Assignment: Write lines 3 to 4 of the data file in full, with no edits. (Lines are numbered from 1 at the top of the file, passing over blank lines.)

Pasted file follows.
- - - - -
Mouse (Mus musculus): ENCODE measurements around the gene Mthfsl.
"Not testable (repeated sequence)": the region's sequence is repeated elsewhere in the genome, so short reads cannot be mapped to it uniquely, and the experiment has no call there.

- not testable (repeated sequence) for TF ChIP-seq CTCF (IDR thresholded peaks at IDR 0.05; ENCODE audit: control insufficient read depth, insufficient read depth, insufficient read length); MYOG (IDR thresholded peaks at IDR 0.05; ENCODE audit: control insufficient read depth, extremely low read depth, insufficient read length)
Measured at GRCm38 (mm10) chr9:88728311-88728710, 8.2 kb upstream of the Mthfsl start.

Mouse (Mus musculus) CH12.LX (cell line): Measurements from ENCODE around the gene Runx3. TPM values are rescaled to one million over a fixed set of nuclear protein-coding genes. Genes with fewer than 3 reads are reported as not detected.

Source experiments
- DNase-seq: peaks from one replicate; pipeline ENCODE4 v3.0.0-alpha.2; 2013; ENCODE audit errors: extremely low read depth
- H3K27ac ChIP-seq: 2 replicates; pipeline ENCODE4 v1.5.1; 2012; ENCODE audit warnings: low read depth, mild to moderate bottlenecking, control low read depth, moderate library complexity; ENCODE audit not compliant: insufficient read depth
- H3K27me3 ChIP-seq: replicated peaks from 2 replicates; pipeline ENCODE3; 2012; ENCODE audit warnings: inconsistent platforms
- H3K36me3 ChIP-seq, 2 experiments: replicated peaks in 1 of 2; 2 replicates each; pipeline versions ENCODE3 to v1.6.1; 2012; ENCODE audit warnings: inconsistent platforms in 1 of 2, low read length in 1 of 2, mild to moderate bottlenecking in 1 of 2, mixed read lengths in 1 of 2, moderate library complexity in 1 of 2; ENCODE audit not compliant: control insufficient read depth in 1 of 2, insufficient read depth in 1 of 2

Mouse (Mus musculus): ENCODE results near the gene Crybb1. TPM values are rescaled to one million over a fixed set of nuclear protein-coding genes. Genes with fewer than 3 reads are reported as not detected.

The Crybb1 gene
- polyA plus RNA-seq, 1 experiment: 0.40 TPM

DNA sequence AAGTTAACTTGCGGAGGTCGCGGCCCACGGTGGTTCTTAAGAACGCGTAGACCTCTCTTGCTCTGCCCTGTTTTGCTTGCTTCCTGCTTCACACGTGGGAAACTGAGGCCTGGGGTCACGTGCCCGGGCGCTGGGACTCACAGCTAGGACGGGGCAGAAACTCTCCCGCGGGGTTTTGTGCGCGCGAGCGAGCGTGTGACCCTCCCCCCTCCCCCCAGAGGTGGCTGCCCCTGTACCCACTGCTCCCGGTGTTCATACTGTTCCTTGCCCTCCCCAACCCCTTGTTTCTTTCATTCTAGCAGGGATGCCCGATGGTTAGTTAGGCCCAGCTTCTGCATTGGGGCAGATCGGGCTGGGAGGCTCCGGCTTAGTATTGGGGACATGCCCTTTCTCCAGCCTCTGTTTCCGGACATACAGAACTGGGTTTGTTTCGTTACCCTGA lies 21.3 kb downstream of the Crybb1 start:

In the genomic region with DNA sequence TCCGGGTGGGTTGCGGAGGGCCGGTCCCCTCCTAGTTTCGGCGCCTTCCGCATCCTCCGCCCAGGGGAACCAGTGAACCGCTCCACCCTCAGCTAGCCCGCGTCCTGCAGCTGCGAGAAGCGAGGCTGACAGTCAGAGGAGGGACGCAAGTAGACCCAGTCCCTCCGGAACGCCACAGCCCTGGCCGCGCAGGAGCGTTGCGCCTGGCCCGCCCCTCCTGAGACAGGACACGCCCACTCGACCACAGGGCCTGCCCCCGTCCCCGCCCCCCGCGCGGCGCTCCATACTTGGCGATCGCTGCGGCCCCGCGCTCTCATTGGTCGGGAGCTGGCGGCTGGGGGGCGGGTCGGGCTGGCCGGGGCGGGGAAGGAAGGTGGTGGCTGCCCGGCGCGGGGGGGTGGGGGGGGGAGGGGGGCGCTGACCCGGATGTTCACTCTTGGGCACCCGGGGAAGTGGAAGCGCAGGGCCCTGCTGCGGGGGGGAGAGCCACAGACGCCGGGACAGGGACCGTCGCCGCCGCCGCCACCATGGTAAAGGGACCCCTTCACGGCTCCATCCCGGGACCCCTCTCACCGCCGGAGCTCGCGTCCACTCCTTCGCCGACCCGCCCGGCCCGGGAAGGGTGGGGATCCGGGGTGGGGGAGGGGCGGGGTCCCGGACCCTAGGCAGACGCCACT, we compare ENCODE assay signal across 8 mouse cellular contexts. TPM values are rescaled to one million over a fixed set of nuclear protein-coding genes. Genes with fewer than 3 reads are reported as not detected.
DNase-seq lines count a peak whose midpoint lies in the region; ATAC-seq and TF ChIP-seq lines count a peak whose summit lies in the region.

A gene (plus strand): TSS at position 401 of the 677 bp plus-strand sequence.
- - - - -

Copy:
- not testable (repeated sequence) for TF ChIP-seq CTCF (IDR thresholded peaks at IDR 0.05; ENCODE audit: control insufficient read depth, insufficient read depth, insufficient read length); MYOG (IDR thresholded peaks at IDR 0.05; ENCODE audit: control insufficient read depth, extremely low read depth, insufficient read length)
Measured at GRCm38 (mm10) chr9:88728311-88728710, 8.2 kb upstream of the Mthfsl start.